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Hugh G. Courtney, Jane Kirkland, and S. Patrick Viguerie - page 9 / 10





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Reserving the right to play is a common posture in level three. Consider a telecommunications company trying to decide whether to make a $1 billion investment in broadband cable networks in the early 1990s. The decision hinged on level three uncertainties, such as the demand for interactive TV service. No amount of solid market research could precisely forecast consumer demand for services that didn’t even exist yet. However, incremental investments in broadband network trials could provide useful information and would put the company in a privileged position to expand the business in the future should that prove attractive. Reserving the right to play is a common posture for companies that face level three uncertainty

Strategy in level four’s true ambiguity

Paradoxically, though level four situations involve the greatest uncertainty, they may offer higher returns and lower risks for companies seeking to shape the market than situations in levels two or three. Recall that level four situations are transitional by nature, often emerging after major tech- nological, macroeconomic, or legislative shocks. Since no player necessarily knows the best strategy in these environments, the shaper’s role is to pro- vide a vision of an industry structure and standards that will coordinate the strategies of other players and drive the market toward a more stable and favorable outcome.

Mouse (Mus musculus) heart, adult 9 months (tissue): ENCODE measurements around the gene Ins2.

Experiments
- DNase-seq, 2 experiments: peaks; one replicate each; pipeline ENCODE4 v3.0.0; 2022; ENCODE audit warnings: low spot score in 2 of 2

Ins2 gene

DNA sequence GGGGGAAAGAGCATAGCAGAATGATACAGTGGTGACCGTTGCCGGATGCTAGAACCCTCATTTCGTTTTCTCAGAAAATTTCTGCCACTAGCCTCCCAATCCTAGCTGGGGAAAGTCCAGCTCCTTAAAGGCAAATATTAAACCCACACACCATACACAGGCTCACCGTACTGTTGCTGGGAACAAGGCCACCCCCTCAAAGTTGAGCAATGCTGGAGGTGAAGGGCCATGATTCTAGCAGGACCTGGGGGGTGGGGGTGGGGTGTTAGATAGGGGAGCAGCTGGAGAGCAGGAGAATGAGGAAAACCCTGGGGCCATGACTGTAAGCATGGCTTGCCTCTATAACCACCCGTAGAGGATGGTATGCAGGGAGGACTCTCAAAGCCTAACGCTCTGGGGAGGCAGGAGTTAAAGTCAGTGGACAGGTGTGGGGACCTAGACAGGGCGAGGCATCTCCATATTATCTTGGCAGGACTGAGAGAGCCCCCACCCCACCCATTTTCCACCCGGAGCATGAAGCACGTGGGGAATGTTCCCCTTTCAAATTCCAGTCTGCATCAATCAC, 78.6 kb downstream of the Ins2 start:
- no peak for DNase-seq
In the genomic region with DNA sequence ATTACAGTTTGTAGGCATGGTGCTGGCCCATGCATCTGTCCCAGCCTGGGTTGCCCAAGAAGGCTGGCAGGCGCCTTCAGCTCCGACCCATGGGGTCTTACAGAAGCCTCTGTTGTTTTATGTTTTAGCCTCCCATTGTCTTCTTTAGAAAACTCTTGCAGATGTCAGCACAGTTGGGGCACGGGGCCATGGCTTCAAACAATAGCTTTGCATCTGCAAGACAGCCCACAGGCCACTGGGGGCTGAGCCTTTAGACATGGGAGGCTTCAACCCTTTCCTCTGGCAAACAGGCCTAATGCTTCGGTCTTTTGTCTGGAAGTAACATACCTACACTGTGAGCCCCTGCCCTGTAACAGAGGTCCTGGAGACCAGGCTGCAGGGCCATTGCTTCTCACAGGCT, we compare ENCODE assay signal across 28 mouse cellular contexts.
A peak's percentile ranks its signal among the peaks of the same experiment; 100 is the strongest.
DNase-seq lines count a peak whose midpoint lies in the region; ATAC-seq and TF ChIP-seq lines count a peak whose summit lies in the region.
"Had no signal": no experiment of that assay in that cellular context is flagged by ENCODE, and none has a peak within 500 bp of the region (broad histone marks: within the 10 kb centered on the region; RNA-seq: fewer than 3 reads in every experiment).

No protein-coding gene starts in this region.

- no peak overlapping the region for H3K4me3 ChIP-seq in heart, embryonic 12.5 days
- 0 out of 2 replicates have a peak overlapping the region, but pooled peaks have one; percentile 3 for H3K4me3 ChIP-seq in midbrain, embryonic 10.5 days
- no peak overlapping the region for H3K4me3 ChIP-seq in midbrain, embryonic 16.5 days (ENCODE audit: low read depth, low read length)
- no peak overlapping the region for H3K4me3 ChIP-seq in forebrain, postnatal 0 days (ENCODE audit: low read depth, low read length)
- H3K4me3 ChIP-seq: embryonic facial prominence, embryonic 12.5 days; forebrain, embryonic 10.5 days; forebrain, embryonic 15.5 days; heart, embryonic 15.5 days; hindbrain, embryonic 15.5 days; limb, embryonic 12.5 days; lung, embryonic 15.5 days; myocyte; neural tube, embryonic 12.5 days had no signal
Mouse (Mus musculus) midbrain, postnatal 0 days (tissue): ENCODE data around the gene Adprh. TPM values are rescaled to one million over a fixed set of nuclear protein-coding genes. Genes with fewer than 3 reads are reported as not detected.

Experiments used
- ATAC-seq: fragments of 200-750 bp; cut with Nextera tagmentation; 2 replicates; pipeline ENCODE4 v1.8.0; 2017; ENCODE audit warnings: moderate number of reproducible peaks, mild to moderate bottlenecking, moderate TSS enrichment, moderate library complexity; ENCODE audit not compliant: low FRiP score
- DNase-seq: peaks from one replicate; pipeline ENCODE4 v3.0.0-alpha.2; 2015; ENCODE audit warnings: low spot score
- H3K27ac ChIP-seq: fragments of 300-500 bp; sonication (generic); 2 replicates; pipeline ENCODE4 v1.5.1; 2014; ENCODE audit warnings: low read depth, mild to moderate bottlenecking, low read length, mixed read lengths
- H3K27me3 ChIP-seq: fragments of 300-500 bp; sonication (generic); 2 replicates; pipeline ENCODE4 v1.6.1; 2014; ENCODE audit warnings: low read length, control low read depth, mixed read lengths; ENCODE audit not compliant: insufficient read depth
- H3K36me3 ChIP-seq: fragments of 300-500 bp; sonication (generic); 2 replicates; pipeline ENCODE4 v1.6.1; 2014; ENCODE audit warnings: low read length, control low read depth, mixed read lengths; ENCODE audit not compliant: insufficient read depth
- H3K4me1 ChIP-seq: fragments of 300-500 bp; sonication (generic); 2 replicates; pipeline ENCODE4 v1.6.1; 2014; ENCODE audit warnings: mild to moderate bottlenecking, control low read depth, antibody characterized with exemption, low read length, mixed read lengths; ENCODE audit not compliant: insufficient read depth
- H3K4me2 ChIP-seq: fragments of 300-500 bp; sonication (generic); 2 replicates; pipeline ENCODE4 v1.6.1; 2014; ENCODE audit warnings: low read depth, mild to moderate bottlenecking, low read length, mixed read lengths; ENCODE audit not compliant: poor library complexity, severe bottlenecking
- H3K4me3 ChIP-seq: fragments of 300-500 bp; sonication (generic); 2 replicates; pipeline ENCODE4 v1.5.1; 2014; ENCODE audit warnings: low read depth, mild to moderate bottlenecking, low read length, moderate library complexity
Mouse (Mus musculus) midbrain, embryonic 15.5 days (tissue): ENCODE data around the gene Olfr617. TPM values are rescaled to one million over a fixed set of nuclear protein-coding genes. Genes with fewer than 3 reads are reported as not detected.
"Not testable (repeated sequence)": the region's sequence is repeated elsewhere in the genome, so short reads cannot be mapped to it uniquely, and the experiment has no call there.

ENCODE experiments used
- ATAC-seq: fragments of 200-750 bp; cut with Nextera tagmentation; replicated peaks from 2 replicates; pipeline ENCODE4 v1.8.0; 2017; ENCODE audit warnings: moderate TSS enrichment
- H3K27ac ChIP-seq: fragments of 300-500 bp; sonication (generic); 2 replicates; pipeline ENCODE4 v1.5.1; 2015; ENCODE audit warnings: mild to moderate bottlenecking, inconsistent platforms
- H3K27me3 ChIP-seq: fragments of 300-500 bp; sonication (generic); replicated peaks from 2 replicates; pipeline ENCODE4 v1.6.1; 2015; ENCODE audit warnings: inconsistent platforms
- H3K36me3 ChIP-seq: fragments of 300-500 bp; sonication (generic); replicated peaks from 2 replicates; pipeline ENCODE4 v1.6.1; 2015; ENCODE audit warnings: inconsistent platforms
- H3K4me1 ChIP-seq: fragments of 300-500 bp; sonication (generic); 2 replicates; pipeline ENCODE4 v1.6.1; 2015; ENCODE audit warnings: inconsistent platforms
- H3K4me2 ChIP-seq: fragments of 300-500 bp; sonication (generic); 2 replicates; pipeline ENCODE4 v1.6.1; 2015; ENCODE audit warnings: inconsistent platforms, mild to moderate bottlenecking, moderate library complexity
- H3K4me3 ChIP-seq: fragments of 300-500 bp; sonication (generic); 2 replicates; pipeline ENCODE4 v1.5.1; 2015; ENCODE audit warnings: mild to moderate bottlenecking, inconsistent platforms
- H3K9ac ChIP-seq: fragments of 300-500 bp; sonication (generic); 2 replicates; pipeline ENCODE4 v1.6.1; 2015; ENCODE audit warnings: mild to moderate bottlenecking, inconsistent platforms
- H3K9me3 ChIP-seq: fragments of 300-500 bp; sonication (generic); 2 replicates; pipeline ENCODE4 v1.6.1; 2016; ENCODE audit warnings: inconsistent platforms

Mahathir Mohamad, Malaysia’s prime minister, is trying to shape the future of the multimedia industry in Asia’s Pacific Rim. This is truly a level four strategy problem: potential products are undefined, as are such factors as the players, the level of customer demand, and the technology standards. The Malaysian government is trying to create order out of this chaos by investing at least $15 billion to create a Multimedia Super Corridor, a 750-square- kilometer zone, south of Kuala Lumpur, that will include state-of-the-art “smart” buildings for software companies, regional headquarters for multi- national corporations, a “multimedia university,” a paperless government center called Putrajaya, and a new city called Cyberjaya. By leveraging incen- tives such as a ten-year exemption from the tax on profits, the corridor has so far received commitments from more than 40 Malaysian and foreign compa- nies, including such powerhouses as Intel, Microsoft, Nippon Telegraph and Telephone, Oracle, and Sun Microsystems. Mahathir’s shaping strategy is predicated on the notions that the corridor will create a web of relationships between content and hardware providers and that this web will generate clear industry standards and a set of complementary multimedia products and services.

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